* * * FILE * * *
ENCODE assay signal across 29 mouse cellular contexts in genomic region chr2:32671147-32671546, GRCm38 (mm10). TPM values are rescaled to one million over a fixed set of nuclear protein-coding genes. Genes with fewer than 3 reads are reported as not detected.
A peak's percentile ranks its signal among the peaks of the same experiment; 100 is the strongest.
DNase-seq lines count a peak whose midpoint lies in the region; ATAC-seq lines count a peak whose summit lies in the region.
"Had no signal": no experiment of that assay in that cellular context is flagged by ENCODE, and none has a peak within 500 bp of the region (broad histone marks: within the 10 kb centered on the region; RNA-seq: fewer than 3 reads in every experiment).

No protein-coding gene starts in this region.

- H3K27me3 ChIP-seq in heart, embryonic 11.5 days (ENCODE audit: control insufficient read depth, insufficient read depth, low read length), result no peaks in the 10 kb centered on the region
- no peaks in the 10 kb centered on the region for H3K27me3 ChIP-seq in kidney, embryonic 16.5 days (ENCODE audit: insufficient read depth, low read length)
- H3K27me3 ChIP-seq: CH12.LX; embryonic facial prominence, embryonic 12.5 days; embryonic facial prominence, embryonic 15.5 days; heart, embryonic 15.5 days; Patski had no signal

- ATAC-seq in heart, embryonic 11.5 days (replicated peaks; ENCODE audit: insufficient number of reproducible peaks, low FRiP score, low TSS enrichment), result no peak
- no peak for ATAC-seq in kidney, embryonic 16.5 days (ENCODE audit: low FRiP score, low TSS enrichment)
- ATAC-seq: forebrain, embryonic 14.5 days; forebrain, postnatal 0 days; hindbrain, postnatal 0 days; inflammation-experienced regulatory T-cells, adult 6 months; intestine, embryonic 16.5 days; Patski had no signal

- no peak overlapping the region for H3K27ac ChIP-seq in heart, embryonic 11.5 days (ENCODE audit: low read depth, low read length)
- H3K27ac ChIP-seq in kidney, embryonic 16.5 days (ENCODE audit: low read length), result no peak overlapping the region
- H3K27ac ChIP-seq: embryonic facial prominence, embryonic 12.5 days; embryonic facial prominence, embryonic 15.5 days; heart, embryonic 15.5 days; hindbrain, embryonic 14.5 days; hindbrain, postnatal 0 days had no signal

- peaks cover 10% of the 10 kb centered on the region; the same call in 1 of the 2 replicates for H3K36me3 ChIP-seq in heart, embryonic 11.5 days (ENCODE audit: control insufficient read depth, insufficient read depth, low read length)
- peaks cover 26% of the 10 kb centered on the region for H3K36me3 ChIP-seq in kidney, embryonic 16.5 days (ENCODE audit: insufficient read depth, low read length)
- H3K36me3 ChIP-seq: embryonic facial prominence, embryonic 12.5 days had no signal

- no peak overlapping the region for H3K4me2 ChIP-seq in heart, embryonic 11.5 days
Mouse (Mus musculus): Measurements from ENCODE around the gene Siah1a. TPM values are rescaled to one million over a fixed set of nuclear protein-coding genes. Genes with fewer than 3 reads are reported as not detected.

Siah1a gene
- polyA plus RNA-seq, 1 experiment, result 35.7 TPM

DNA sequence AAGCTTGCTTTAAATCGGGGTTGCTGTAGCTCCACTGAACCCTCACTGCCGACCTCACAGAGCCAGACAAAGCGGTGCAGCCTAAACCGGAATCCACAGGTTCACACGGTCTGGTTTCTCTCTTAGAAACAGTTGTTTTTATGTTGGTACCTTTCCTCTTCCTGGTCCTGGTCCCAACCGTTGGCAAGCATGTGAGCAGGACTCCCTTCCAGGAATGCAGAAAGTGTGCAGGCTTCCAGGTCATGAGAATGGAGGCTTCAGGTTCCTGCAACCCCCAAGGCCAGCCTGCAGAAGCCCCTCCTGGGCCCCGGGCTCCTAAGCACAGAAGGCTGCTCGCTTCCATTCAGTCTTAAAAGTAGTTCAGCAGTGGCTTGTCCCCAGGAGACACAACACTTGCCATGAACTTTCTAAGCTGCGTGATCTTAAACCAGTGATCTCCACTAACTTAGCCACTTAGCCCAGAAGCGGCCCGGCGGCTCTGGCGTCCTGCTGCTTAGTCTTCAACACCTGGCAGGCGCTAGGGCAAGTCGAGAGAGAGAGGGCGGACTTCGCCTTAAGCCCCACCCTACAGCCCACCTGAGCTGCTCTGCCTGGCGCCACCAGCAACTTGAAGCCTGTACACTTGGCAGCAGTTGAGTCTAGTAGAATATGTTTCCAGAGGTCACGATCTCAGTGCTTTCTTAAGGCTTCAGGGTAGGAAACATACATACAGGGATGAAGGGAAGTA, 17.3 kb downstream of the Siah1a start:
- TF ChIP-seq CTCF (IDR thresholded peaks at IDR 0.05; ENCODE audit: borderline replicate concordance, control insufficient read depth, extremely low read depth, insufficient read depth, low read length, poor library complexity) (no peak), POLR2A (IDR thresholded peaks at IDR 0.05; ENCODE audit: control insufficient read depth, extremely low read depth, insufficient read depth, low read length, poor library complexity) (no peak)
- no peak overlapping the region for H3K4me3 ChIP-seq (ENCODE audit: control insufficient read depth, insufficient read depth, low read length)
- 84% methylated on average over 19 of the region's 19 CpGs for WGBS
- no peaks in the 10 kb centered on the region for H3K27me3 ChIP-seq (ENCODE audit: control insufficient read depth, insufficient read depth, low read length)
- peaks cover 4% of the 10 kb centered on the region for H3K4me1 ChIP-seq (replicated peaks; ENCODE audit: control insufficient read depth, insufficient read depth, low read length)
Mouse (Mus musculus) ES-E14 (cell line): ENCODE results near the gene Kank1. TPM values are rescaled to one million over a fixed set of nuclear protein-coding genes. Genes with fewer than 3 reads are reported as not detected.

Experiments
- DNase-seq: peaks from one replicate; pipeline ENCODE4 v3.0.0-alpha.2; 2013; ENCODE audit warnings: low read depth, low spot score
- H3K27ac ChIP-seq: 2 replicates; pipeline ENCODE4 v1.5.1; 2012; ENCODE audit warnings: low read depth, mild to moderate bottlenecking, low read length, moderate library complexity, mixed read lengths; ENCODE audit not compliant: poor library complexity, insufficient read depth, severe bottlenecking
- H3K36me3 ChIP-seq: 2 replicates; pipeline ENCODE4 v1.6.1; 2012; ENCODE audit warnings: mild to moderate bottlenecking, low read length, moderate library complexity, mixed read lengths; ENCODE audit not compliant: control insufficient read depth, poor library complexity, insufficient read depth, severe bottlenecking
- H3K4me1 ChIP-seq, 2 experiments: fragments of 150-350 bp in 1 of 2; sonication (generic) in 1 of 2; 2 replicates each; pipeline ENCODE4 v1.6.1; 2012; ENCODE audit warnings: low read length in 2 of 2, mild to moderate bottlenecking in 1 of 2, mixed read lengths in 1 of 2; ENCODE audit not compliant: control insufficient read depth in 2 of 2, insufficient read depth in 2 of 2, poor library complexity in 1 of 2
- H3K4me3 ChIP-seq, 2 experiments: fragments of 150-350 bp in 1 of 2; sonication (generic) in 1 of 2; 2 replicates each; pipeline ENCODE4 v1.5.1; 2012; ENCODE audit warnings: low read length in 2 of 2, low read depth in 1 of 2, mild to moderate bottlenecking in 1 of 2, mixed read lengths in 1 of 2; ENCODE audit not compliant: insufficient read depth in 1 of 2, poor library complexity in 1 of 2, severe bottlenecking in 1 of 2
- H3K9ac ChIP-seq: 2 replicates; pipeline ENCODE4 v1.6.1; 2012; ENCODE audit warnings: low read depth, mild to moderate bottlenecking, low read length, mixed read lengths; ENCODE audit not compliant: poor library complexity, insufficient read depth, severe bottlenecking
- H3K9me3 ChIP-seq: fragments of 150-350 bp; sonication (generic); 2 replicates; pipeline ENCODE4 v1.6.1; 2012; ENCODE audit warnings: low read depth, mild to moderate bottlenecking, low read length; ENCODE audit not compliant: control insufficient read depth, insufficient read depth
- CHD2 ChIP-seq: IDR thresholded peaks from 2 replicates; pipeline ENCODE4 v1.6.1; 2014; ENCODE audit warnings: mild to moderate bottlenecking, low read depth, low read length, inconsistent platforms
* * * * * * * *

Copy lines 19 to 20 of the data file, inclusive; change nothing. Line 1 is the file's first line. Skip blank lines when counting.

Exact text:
Mouse (Mus musculus): Measurements from ENCODE around the gene Siah1a. TPM values are rescaled to one million over a fixed set of nuclear protein-coding genes. Genes with fewer than 3 reads are reported as not detected.

Siah1a gene